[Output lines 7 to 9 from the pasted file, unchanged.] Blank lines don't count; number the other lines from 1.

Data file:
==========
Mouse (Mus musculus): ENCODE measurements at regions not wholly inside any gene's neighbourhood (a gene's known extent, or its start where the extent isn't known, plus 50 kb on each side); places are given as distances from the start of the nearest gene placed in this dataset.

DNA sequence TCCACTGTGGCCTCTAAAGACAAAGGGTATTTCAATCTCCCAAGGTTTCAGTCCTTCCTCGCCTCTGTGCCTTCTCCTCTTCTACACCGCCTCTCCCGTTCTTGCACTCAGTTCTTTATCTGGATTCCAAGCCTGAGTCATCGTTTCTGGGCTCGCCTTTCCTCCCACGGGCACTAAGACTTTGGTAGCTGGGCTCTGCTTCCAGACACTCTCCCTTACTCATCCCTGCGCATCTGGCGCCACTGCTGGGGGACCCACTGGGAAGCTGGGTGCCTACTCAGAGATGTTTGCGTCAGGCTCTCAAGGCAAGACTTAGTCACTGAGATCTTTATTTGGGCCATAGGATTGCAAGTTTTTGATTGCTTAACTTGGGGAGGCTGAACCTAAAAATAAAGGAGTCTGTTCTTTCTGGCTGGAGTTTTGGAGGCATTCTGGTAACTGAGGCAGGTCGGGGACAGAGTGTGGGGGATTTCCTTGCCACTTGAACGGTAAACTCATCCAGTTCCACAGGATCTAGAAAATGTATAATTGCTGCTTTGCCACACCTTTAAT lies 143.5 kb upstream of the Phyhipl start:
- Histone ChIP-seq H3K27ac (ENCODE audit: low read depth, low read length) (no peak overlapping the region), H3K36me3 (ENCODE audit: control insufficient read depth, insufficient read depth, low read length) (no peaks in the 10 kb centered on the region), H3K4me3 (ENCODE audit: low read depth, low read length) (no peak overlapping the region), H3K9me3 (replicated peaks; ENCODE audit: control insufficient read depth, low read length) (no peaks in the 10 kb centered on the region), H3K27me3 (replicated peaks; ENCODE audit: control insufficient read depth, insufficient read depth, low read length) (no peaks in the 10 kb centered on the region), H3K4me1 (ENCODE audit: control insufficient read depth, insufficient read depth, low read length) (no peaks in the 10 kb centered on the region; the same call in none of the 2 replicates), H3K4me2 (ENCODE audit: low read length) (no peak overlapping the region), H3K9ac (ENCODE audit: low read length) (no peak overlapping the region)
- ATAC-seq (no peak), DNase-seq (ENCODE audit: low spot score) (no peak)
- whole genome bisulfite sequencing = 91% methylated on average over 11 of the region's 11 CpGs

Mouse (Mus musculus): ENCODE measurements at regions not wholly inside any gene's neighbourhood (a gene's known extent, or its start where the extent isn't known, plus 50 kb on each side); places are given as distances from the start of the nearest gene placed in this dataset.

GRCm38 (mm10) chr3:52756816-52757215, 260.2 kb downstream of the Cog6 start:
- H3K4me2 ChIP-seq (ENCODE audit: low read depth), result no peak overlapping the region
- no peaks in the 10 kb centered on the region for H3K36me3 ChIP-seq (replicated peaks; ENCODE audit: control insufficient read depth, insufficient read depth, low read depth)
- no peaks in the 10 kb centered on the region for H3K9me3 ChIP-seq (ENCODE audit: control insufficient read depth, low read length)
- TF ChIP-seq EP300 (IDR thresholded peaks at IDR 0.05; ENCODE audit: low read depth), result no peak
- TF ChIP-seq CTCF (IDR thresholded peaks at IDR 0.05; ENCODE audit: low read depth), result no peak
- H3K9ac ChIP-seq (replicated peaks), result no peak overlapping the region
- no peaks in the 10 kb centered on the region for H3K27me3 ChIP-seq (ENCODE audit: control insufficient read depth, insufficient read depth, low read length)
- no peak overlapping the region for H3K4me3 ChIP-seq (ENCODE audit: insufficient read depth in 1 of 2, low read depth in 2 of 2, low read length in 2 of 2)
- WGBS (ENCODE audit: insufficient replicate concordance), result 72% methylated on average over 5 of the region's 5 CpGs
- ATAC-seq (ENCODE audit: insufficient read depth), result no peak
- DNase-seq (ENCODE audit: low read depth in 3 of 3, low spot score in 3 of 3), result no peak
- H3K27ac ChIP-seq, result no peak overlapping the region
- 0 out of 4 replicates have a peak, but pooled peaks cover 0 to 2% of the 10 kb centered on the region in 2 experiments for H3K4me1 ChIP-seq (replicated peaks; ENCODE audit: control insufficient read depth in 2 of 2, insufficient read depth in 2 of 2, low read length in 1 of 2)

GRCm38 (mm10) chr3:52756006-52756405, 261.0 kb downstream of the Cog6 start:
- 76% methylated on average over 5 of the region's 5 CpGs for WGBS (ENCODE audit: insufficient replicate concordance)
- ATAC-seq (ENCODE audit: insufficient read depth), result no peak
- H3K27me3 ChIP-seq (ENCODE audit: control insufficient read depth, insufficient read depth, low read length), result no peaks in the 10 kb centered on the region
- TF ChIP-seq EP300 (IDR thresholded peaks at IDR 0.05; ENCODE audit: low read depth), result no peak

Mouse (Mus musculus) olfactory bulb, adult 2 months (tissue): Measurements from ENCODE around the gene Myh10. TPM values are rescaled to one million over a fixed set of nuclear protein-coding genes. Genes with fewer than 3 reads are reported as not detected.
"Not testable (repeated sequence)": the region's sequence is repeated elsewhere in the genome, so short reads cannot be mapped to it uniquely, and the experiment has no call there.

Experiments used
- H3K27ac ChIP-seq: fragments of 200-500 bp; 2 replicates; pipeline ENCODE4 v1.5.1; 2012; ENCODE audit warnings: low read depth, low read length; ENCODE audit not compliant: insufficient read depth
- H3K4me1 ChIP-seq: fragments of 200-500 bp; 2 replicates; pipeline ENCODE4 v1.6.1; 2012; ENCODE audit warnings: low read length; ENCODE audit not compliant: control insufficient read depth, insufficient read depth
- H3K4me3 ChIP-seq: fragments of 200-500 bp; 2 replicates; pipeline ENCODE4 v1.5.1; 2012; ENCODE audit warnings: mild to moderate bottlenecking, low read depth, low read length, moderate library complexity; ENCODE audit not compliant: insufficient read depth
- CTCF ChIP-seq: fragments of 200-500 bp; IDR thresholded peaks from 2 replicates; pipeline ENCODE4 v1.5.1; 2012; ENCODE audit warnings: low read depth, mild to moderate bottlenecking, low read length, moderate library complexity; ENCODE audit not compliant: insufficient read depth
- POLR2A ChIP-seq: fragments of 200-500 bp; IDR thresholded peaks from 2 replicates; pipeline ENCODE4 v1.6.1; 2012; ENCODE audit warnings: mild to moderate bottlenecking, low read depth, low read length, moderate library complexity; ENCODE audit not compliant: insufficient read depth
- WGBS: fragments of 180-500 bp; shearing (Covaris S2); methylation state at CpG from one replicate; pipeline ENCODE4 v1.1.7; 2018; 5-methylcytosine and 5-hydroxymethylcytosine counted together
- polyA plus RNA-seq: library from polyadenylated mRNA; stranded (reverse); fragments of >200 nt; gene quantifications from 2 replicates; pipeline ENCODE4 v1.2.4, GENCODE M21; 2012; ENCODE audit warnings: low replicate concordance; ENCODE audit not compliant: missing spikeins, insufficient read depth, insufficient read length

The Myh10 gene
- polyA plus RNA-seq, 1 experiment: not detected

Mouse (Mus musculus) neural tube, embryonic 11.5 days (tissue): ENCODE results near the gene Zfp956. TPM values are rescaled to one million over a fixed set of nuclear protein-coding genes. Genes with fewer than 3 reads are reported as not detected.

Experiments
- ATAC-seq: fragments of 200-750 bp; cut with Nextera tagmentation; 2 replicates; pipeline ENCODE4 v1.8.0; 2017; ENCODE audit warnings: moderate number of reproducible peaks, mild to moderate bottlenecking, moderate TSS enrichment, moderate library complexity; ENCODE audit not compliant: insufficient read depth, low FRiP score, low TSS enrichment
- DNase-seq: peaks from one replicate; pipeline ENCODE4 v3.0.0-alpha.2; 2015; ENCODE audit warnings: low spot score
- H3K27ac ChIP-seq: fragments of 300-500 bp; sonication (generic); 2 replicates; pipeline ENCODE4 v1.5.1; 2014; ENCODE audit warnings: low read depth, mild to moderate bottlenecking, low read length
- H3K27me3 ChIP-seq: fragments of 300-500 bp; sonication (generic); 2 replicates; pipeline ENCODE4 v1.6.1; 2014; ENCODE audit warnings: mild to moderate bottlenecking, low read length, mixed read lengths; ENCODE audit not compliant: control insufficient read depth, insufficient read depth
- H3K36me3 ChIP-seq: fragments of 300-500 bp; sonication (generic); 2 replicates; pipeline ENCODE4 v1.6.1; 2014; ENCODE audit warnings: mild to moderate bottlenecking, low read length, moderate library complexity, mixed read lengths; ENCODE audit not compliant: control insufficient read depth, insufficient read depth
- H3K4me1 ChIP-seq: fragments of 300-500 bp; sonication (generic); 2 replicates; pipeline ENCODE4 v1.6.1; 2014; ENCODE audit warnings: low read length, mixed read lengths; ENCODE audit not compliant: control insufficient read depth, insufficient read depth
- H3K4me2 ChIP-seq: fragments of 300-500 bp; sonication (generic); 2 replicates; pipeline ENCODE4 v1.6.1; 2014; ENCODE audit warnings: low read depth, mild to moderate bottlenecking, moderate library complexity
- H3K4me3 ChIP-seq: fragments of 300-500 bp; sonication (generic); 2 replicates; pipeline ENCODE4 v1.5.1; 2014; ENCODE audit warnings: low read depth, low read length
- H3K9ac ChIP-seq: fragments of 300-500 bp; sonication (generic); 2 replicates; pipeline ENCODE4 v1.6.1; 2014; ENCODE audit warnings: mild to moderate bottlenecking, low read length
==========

GRCm38 (mm10) chr3:52756816-52757215, 260.2 kb downstream of the Cog6 start:
- H3K4me2 ChIP-seq (ENCODE audit: low read depth), result no peak overlapping the region
- no peaks in the 10 kb centered on the region for H3K36me3 ChIP-seq (replicated peaks; ENCODE audit: control insufficient read depth, insufficient read depth, low read depth)